forum state—Kentucky, in this instance—to answer res judicata questions. Ventas, Inc. v.
HCP, Inc., 647 F.3d 291, 303 n.4 (6th Cir. 2011) (citing Taveras v. Taveraz, 477 F.3d
767, 783 (6th Cir 2007)); see also Lewis v. Circuit City Stores, Inc., 500 F.3d 1140, 1147
(10th Cir. 2007). That is, the federal court asks whether Kentucky, as the forum state,
would apply its own law or that of another state in determining the preclusive effect of the
This case presents a particularly difficult choice-of-law problem.
contracts—the 7921, Macar, and Management Agreements—are at issue. R. 4-2; R. 4-3;
Macar and 7921 have since returned as parties to this case due to its consolidation with a related matter.
See R. 35.
R. 4-4. The parties picked Texas law to govern all disputes arising out of two of these
agreements, R. 4-3 at 18; R. 4-4 at 9, and Kentucky law to govern the third, R. 4-2 at 17.
Important elements of each transaction relate to both Texas and Kentucky. See R. 34 at 2;
R. 36 at 3–4.
The Court, however, need not prognosticate how Kentucky courts would resolve
this quandary because both Texas and Kentucky courts would reach the same conclusions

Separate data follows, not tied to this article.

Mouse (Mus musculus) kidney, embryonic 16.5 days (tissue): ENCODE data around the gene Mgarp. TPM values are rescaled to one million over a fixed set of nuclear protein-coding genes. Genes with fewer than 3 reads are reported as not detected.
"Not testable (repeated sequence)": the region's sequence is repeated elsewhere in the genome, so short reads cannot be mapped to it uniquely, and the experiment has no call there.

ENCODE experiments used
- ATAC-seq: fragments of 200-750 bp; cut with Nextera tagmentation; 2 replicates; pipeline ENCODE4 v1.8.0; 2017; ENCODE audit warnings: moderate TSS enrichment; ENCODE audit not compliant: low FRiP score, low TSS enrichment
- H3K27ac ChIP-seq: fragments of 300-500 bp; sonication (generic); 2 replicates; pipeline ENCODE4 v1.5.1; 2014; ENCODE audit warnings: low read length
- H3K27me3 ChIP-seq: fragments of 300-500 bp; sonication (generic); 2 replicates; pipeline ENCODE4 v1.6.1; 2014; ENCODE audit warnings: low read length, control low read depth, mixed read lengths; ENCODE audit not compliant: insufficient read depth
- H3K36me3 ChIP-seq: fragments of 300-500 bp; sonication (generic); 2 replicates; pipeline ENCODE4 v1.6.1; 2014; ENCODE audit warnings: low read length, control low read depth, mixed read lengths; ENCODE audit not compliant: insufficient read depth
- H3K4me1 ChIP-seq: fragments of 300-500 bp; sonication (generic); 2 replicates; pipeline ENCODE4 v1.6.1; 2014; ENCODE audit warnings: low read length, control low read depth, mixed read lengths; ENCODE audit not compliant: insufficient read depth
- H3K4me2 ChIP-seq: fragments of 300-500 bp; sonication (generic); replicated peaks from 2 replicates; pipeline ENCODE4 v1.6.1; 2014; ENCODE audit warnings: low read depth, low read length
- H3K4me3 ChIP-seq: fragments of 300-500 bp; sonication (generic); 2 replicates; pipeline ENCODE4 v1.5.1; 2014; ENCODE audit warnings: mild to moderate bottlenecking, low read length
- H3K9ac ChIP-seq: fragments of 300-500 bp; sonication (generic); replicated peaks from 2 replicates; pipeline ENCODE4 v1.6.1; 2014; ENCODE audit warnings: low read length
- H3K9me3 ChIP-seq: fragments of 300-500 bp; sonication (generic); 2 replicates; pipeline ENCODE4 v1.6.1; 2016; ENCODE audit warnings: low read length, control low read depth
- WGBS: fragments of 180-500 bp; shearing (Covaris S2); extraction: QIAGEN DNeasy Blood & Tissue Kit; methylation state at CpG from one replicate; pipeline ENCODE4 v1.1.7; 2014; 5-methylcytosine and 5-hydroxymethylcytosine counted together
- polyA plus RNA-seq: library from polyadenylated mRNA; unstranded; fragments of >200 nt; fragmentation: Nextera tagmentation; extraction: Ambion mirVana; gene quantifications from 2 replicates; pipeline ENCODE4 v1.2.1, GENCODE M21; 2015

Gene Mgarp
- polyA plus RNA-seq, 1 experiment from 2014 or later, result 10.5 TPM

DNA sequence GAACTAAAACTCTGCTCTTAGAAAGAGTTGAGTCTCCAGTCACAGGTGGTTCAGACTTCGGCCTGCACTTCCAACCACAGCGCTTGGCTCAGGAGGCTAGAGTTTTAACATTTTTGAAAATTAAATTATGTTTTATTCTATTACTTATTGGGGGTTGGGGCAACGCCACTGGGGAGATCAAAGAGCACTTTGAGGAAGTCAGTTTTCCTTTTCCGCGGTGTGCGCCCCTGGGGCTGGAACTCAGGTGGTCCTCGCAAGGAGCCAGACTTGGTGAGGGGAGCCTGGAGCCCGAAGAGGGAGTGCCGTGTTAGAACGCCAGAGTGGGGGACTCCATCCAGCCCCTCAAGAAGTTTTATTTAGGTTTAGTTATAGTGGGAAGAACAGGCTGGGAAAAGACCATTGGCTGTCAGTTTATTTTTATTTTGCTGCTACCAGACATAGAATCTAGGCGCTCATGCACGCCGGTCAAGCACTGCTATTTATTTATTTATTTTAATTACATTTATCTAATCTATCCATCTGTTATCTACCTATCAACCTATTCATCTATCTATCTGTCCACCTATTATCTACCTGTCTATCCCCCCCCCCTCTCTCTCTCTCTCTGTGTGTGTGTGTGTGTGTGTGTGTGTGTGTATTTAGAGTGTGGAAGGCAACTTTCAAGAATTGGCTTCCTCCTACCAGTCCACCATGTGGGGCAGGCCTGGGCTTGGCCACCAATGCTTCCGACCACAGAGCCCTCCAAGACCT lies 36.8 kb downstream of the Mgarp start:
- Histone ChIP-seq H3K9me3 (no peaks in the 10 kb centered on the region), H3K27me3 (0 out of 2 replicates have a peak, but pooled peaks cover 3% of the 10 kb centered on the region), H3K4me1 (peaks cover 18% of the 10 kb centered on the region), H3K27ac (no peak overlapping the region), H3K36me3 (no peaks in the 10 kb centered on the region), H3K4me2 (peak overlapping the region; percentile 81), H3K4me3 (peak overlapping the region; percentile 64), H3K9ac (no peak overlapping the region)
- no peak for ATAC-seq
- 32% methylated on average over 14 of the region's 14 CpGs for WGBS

concerning claim and issue preclusion. Therefore, the Court will leave these tricky
choice-of-law matters for another day and will turn now to the real question: whether
KPO may proceed with its fraud claims in federal court.
Broadly speaking, claim
preclusion (traditionally known as res judicata) refers to “the preclusive effect of a
judgment in foreclosing litigation of matters that should have been raised in an earlier
suit.” Marrese v. Am. Acad. of Orthopaedic Surgeons, 470 U.S. 373, 376 n.1 (1985).
Issue preclusion (traditionally known as collateral estoppel) refers to “the effect of a
judgment in foreclosing relitigation of a matter that has been litigated and decided.”
Id. In this case, because the Goldens were neither parties to the arbitration nor privies to
a party, they cannot prevail on their claim preclusion argument. However, since the
arbitrator thoroughly considered KPO’s fraud claims, the doctrine of issue preclusion